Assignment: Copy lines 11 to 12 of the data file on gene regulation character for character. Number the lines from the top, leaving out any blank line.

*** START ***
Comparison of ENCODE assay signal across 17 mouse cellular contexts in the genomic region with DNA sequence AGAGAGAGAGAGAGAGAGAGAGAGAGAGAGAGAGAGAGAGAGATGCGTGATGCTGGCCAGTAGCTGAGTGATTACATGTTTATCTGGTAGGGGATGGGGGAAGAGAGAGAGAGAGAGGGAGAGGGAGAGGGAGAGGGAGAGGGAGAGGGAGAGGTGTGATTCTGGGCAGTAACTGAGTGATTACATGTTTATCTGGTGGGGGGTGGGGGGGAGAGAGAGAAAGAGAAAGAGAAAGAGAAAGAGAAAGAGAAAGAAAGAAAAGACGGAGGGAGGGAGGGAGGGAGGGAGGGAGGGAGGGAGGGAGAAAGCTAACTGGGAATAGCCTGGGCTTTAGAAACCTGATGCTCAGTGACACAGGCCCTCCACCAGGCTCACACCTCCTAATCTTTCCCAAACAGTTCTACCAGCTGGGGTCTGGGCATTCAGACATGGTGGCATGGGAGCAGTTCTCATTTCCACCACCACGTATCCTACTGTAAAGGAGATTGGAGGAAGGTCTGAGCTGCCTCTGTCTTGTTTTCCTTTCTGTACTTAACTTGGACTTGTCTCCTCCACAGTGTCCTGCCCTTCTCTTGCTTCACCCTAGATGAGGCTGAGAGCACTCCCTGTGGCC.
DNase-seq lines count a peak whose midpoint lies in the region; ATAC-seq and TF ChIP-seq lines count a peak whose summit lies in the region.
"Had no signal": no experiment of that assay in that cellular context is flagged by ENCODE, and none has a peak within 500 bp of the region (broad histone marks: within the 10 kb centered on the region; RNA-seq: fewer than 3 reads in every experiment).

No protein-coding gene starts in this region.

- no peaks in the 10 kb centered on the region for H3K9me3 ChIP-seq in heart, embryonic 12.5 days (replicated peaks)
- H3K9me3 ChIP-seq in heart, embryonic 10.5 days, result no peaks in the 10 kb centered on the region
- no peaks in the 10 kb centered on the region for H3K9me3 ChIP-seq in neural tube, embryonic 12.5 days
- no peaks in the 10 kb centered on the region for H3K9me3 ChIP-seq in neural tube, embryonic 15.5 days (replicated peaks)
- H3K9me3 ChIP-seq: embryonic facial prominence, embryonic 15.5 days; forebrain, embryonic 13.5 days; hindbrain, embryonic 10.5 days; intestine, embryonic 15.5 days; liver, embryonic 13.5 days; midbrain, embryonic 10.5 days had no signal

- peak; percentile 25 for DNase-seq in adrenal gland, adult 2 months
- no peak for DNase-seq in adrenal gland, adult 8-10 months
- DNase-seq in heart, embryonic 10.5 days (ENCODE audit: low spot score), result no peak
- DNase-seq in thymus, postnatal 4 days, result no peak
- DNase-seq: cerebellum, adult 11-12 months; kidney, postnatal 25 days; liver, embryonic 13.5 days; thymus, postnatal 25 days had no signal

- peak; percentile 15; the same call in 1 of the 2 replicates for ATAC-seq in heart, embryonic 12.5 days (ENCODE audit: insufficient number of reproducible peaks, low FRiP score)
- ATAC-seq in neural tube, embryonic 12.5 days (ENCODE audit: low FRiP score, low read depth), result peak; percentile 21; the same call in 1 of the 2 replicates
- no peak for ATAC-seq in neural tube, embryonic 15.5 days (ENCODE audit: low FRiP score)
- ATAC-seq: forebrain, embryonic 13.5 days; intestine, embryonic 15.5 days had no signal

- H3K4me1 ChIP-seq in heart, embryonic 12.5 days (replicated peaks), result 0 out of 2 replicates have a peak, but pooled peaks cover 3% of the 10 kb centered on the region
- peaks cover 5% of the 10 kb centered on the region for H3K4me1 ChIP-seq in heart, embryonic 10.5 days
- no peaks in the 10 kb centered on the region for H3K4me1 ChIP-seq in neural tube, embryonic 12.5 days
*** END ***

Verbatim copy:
- no peak for DNase-seq in adrenal gland, adult 8-10 months
- DNase-seq in heart, embryonic 10.5 days (ENCODE audit: low spot score), result no peak